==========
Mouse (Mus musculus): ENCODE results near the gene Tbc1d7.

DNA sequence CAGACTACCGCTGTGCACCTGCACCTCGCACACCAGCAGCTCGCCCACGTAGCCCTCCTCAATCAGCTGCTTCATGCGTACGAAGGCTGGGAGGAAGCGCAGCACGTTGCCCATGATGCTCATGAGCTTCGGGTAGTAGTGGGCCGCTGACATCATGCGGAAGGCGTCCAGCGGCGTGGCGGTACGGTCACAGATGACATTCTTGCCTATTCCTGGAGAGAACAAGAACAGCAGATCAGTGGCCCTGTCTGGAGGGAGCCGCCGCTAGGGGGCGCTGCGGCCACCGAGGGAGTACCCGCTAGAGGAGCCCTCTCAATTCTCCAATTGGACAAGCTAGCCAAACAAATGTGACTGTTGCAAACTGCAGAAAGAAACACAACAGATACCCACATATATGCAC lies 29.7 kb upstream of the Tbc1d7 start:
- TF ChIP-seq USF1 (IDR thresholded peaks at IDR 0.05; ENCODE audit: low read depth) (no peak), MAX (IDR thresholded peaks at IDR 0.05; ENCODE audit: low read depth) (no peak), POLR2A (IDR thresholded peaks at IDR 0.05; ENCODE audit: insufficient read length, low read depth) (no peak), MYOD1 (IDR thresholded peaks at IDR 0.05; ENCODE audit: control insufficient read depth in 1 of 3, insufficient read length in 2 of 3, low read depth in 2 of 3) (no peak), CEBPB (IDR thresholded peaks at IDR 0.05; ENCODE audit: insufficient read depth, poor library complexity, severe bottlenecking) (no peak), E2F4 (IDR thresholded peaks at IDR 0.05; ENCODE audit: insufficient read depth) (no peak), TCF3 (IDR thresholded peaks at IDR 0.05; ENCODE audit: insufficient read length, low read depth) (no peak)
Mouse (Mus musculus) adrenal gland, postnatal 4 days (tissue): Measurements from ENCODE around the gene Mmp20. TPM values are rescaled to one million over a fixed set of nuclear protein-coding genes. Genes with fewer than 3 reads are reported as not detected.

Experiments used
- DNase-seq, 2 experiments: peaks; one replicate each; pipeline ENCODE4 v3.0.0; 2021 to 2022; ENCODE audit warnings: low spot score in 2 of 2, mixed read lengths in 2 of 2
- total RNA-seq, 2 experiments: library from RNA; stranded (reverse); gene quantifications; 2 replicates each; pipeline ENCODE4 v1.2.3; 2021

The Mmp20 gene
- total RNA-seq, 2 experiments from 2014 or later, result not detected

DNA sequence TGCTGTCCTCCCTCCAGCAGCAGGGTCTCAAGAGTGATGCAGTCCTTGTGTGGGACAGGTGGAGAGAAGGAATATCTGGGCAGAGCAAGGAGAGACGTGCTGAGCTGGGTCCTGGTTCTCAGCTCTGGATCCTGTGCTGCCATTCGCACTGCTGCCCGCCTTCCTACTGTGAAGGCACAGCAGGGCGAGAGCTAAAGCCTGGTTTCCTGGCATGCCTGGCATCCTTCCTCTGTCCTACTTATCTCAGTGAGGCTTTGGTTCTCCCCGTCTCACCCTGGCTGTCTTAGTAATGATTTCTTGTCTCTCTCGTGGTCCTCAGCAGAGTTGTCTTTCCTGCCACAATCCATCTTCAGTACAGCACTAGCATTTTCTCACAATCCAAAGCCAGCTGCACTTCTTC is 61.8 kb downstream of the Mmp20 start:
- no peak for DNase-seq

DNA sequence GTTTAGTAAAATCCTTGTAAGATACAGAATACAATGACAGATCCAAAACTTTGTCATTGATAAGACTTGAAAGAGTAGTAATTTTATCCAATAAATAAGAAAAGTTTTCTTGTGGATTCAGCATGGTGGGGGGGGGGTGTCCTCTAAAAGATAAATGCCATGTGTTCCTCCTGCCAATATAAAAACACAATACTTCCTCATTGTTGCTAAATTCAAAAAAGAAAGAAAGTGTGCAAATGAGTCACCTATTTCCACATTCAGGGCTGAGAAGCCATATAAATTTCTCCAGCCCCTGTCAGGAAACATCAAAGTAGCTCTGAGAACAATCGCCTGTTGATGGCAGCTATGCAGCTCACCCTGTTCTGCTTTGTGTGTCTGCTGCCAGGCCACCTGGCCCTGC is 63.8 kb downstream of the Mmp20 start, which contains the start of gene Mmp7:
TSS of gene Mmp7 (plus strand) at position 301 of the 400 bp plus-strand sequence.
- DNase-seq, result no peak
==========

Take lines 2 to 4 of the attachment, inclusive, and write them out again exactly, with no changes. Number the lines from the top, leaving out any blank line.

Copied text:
DNA sequence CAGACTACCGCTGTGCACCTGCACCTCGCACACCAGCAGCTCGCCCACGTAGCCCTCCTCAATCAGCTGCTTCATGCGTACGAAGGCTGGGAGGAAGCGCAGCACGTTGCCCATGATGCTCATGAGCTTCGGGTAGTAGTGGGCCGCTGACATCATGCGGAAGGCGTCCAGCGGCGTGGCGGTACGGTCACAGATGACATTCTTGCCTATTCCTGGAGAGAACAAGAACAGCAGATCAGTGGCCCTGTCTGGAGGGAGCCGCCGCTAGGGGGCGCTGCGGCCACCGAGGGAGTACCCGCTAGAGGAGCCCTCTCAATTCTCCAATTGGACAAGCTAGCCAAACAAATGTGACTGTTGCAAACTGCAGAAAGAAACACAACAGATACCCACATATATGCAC lies 29.7 kb upstream of the Tbc1d7 start:
- TF ChIP-seq USF1 (IDR thresholded peaks at IDR 0.05; ENCODE audit: low read depth) (no peak), MAX (IDR thresholded peaks at IDR 0.05; ENCODE audit: low read depth) (no peak), POLR2A (IDR thresholded peaks at IDR 0.05; ENCODE audit: insufficient read length, low read depth) (no peak), MYOD1 (IDR thresholded peaks at IDR 0.05; ENCODE audit: control insufficient read depth in 1 of 3, insufficient read length in 2 of 3, low read depth in 2 of 3) (no peak), CEBPB (IDR thresholded peaks at IDR 0.05; ENCODE audit: insufficient read depth, poor library complexity, severe bottlenecking) (no peak), E2F4 (IDR thresholded peaks at IDR 0.05; ENCODE audit: insufficient read depth) (no peak), TCF3 (IDR thresholded peaks at IDR 0.05; ENCODE audit: insufficient read length, low read depth) (no peak)
Mouse (Mus musculus) adrenal gland, postnatal 4 days (tissue): Measurements from ENCODE around the gene Mmp20. TPM values are rescaled to one million over a fixed set of nuclear protein-coding genes. Genes with fewer than 3 reads are reported as not detected.